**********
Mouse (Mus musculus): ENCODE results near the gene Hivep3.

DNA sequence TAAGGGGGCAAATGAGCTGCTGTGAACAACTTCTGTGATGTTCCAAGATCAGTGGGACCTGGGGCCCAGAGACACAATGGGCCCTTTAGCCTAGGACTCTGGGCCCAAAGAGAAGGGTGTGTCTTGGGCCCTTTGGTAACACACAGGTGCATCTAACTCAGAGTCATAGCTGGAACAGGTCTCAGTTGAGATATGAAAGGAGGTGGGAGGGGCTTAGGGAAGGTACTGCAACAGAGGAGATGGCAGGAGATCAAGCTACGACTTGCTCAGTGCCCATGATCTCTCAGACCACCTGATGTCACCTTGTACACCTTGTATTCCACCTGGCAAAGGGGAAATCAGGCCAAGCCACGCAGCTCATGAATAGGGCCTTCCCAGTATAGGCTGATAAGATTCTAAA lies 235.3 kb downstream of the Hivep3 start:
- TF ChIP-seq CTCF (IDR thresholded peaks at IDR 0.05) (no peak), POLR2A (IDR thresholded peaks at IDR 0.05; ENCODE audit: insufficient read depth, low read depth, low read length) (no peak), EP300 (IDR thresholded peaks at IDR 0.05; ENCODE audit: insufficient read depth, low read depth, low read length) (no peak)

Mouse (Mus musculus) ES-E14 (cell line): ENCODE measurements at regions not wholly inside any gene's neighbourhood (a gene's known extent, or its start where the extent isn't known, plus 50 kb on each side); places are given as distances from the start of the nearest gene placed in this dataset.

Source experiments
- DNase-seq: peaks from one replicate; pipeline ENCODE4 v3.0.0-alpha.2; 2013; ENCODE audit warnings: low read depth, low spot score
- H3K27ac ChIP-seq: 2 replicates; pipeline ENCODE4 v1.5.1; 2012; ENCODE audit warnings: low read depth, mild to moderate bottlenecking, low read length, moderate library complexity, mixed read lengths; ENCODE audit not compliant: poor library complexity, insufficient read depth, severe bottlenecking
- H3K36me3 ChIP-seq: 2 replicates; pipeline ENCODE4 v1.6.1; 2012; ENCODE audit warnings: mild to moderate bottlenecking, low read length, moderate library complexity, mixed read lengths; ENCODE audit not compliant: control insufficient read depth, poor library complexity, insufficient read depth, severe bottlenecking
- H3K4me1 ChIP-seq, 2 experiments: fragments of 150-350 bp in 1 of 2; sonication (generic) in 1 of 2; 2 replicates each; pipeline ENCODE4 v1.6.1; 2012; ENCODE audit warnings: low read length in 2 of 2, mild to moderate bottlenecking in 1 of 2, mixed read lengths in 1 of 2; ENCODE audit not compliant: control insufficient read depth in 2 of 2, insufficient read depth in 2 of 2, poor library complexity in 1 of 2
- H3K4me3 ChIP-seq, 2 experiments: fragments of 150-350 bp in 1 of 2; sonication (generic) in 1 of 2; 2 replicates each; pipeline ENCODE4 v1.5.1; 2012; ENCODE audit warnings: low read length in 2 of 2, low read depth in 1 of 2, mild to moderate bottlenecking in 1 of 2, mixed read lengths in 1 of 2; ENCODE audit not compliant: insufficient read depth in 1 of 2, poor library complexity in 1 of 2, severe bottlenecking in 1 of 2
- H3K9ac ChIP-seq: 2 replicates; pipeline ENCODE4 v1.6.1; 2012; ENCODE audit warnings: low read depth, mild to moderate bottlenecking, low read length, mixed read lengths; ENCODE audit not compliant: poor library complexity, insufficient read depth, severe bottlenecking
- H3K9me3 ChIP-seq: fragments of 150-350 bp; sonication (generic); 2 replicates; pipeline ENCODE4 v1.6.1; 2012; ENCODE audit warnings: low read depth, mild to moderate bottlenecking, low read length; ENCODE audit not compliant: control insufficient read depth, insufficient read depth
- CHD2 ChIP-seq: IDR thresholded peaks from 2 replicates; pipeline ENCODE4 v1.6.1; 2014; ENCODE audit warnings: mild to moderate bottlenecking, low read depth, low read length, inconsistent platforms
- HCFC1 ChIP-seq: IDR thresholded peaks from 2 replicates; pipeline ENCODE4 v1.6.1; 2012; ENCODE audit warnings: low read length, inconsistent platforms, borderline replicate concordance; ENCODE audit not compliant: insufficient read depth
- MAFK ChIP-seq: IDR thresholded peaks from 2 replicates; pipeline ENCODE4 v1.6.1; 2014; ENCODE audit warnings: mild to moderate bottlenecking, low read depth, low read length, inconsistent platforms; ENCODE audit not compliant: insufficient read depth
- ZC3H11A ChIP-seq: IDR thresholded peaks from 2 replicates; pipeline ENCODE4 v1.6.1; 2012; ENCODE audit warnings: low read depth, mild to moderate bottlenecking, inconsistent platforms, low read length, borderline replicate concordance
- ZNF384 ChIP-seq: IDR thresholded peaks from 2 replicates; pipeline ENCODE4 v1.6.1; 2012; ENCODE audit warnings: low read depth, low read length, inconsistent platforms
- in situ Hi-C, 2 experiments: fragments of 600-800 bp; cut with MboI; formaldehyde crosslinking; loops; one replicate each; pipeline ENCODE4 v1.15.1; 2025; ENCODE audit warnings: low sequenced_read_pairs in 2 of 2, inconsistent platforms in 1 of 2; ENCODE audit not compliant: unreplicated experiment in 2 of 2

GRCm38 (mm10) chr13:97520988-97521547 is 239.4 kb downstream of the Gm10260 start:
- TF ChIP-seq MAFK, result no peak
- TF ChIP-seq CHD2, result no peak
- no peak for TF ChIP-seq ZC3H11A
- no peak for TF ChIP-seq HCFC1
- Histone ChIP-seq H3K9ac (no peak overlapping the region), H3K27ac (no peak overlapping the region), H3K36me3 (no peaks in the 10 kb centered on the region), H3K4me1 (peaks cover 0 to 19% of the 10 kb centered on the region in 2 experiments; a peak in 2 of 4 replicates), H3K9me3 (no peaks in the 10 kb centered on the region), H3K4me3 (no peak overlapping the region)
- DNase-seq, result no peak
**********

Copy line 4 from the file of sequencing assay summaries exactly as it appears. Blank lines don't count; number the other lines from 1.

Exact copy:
Mouse (Mus musculus) ES-E14 (cell line): ENCODE measurements at regions not wholly inside any gene's neighbourhood (a gene's known extent, or its start where the extent isn't known, plus 50 kb on each side); places are given as distances from the start of the nearest gene placed in this dataset.